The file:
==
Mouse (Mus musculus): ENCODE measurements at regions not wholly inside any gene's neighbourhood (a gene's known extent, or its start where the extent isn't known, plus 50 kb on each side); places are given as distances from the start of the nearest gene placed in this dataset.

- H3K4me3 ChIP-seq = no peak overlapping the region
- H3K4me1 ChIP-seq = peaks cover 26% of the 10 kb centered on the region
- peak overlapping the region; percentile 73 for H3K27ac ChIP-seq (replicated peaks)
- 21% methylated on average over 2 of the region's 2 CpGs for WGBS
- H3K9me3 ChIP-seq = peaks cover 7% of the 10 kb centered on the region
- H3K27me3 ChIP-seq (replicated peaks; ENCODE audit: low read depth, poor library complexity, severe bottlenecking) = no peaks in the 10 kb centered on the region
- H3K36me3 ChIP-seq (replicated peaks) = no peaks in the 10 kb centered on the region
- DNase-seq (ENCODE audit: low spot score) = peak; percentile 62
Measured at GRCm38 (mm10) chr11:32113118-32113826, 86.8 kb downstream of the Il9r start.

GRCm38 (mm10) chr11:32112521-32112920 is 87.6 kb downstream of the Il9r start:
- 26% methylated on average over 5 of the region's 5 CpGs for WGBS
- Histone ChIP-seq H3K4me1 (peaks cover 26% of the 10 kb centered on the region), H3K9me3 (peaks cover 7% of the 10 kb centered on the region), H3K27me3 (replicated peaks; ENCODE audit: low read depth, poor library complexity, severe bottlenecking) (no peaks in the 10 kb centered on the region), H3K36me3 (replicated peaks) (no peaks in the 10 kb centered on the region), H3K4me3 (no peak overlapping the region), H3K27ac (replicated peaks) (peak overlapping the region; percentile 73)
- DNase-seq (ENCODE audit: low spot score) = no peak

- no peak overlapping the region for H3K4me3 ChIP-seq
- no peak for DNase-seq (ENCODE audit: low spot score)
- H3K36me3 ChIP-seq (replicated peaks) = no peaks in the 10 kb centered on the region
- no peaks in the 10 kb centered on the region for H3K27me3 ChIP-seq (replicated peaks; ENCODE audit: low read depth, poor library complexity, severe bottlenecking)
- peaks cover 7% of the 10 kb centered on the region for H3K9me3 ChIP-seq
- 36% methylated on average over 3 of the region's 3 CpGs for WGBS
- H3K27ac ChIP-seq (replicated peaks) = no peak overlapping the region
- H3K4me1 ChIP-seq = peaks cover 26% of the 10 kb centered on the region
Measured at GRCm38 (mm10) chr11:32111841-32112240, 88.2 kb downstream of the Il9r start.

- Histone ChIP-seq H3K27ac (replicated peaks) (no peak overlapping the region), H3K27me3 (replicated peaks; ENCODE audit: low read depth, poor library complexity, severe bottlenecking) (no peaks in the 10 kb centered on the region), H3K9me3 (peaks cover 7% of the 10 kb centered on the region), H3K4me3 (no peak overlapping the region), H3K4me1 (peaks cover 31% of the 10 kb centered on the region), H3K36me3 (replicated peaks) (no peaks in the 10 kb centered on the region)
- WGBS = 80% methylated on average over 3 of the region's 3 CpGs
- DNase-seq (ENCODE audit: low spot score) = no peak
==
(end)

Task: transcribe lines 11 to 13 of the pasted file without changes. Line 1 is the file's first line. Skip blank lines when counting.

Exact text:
GRCm38 (mm10) chr11:32112521-32112920 is 87.6 kb downstream of the Il9r start:
- 26% methylated on average over 5 of the region's 5 CpGs for WGBS
- Histone ChIP-seq H3K4me1 (peaks cover 26% of the 10 kb centered on the region), H3K9me3 (peaks cover 7% of the 10 kb centered on the region), H3K27me3 (replicated peaks; ENCODE audit: low read depth, poor library complexity, severe bottlenecking) (no peaks in the 10 kb centered on the region), H3K36me3 (replicated peaks) (no peaks in the 10 kb centered on the region), H3K4me3 (no peak overlapping the region), H3K27ac (replicated peaks) (peak overlapping the region; percentile 73)